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Growing Up Masculine

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Course: Men in Contemporary society
Student Name: Liane Halford
Student Number: 10322115
Word count: 1,017

Growing up masculine

“Growing up masculine”, this is not a term which can be described and understood in a few sentences. Masculinity is a term frequently used in today’s modern society but do we know it’s true meaning? Over the course of this paper we shall discuss what masculinity is and how it can affect the lives of boys as they mature and grow into men.
The first issue that needs to be discussed is that of gender and what masculinity really means. When a person is born depending on whether they are male or female they will be influenced by the environment around them. For example a baby girl would be dressed in pink and given dolls to play with. But as the child grows they have the chose to play with any toy they wish, this means the girl may want to play with cars instead of dolls. This very simple example shows her role as a girl was not fixed she had the choice to play with any toy she wanted to. Connell described it best when she said
“we cannot think of womanhood or manhood as fixed by nature. But neither should we think of them as simple imposed from outside, by social norms or pressure from authorities. People construct themselves as masculine or feminine.” (Gender, 2012,Page 6)

It is important at this point to make it clear that although we are all born to one sex or the other our gender roles are a choice. Even though they are heavily influenced by the societies we grow up in it actually a free choose for every man to make. Kimmel puts this into very simple terms where he says “ men are not born, growing from infants through boyhood to manhood, to follow a predetermined biological imperative encoded in their physical organization. To be a man is to participate in social life as a man, as a gendered being. Men are not born; they are made. And men make themselves, actively constructing their masculinities within a social and historical context.” (Men’s lives,2010, Page xvii)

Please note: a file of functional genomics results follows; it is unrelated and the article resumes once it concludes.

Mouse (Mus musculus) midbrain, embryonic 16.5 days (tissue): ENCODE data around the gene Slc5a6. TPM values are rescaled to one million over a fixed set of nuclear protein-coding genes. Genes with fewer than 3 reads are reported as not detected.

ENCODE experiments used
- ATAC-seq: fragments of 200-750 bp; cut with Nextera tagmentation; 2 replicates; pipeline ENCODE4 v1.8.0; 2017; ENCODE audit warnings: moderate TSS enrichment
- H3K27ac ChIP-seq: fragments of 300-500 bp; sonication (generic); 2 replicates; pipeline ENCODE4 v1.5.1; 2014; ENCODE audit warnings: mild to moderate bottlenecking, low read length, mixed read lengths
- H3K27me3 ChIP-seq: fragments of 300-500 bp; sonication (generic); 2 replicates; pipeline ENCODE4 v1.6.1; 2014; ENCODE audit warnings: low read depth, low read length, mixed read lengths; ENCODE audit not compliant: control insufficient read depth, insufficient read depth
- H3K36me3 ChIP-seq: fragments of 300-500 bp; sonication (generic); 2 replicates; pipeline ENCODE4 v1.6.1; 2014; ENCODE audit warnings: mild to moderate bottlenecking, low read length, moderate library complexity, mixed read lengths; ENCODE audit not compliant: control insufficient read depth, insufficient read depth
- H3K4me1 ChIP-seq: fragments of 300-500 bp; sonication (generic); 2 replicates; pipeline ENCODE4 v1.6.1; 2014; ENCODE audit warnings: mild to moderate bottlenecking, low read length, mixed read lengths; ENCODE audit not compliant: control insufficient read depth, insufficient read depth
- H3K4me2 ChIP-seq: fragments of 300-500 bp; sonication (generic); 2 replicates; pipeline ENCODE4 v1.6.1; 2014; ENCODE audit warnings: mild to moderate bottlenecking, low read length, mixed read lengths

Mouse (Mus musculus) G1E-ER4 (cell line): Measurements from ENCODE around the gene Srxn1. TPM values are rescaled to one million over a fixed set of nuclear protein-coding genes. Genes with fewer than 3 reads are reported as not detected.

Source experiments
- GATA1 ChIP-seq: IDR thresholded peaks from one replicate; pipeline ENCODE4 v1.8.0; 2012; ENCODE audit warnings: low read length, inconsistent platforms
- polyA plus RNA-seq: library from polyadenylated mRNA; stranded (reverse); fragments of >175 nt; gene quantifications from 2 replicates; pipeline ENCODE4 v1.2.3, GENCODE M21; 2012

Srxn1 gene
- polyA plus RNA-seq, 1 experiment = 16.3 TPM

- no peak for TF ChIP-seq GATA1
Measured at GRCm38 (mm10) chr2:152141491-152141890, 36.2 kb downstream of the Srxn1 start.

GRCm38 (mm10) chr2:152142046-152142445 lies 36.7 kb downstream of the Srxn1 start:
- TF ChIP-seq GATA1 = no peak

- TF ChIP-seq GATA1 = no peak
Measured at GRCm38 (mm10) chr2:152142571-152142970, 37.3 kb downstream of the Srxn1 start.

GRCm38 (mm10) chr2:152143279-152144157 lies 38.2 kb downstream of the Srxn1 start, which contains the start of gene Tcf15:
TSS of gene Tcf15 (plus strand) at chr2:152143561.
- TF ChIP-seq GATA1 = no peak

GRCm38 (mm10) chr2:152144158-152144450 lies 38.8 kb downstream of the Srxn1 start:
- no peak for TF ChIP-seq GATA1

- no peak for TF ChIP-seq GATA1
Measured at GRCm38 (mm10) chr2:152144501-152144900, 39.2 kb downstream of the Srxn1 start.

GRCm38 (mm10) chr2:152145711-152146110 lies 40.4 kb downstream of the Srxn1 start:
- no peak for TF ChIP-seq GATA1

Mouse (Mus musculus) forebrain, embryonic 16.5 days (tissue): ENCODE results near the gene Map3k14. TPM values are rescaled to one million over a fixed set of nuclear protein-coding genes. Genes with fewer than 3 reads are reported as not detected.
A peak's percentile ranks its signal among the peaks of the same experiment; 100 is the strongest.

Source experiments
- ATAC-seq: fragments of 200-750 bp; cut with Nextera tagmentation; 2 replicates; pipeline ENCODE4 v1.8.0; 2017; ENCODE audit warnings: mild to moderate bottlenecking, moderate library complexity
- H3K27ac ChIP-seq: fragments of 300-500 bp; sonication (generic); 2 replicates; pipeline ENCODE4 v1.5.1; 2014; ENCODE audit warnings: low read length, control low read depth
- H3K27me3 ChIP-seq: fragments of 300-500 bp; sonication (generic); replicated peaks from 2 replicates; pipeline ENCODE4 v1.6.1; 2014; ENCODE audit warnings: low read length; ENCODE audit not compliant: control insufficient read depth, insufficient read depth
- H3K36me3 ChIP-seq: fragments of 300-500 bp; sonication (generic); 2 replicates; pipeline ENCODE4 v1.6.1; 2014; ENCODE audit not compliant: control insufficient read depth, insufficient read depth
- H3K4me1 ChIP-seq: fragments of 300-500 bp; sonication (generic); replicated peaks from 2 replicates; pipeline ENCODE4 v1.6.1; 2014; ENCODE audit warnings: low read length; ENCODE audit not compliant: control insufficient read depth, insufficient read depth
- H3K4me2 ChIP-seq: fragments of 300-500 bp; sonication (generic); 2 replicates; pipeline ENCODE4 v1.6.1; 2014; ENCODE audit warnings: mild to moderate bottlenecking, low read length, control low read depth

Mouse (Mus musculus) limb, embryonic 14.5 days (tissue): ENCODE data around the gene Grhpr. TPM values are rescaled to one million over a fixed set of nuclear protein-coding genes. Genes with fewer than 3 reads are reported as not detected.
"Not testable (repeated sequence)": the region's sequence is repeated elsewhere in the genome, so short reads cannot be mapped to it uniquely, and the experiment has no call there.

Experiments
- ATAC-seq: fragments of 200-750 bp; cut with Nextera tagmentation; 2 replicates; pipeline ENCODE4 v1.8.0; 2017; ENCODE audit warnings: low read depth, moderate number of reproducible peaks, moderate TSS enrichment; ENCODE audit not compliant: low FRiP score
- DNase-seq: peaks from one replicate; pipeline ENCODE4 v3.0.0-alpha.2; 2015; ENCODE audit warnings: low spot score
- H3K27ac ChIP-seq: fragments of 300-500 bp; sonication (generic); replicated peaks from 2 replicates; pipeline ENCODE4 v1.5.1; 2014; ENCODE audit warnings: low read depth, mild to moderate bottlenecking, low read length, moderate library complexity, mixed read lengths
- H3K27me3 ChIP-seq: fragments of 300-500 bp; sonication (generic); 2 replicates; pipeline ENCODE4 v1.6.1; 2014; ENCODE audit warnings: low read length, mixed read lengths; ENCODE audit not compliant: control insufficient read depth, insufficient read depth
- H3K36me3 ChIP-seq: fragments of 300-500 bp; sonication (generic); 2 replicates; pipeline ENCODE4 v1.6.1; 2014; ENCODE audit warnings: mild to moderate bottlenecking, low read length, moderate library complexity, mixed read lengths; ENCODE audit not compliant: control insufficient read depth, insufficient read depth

This is what is known as socialization. Socialization is the procedure where all children and adults begin learning from the actions and interactions of others. This learning process begins the moment we are born, and continues right the way through our lives. We learn to accept social norms such as men and women get married and have children. At this stage many are taught that the man is the strong dominate figure in the home. This way of teaching is heavily influenced in many of the learning environments such as the school playground. The boys and girls will play separately. A boy would not want to be thought of as ‘girly’ or ‘gay’ if he partook in a game so for this reason they tend to remain separate.

This brings us onto our next topic with is that of hegemonic masculinity.
One of the main issues with masculinity today is that of hegemonic masculinity, this affects and influences every boy and continues right into manhood. The first aspect we shall look at is explaining what hegemonic masculinity is and what its influences are. “Hegemonic masculinity involves a specific strategy for the subordination of women. Hegemonic masculinity concerns the dread of a flight from women. A culturally idealised form, it is both personal and collective project, and is the common sense about breadwinning and manhood.” (Challenging Hegemonic Masculinity, 2006, page 3)